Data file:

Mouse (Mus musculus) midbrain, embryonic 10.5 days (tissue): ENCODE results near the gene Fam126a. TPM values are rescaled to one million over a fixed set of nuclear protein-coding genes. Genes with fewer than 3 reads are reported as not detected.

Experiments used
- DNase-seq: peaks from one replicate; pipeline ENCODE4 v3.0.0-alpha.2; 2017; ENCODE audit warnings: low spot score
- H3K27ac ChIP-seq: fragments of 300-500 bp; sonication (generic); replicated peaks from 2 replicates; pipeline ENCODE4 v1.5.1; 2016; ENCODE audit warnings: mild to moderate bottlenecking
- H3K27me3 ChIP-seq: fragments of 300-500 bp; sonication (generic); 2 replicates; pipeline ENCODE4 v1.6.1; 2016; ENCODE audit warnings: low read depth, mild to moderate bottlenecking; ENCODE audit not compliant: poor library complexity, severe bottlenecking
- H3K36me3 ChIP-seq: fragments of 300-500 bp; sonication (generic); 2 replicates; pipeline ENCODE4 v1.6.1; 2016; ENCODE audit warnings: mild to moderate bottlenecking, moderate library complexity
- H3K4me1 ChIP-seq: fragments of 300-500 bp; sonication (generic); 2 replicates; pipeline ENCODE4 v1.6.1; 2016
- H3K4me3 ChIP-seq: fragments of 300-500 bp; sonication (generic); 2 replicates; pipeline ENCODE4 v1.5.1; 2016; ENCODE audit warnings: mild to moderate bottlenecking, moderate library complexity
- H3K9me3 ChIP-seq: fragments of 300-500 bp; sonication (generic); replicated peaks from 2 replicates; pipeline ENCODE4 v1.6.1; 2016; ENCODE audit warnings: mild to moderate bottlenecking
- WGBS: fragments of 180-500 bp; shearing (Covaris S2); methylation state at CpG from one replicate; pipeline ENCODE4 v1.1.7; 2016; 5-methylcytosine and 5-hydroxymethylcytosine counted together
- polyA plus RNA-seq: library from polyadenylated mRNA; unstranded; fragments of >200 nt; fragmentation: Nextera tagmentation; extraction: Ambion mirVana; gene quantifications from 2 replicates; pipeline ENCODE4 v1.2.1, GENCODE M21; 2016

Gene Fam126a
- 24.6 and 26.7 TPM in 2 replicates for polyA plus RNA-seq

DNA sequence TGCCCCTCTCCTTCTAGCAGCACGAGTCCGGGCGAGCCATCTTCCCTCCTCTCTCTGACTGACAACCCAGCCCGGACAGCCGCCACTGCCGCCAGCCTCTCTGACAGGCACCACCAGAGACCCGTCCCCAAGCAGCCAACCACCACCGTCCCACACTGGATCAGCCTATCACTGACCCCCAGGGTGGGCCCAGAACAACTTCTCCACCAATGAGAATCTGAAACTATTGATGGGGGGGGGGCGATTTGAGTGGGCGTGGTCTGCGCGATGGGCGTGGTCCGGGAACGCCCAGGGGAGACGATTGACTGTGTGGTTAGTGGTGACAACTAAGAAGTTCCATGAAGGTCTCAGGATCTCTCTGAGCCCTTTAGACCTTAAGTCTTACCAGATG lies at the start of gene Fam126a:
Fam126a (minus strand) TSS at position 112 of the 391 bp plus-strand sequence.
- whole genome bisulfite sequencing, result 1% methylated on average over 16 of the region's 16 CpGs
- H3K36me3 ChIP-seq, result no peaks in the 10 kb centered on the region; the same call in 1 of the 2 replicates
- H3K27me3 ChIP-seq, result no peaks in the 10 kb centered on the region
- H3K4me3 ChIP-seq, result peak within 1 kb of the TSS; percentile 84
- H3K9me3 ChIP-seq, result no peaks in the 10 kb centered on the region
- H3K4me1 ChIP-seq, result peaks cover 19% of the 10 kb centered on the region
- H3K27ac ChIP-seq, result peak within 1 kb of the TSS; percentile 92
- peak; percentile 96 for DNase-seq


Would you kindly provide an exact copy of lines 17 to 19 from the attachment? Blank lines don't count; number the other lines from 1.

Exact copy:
- H3K36me3 ChIP-seq, result no peaks in the 10 kb centered on the region; the same call in 1 of the 2 replicates
- H3K27me3 ChIP-seq, result no peaks in the 10 kb centered on the region
- H3K4me3 ChIP-seq, result peak within 1 kb of the TSS; percentile 84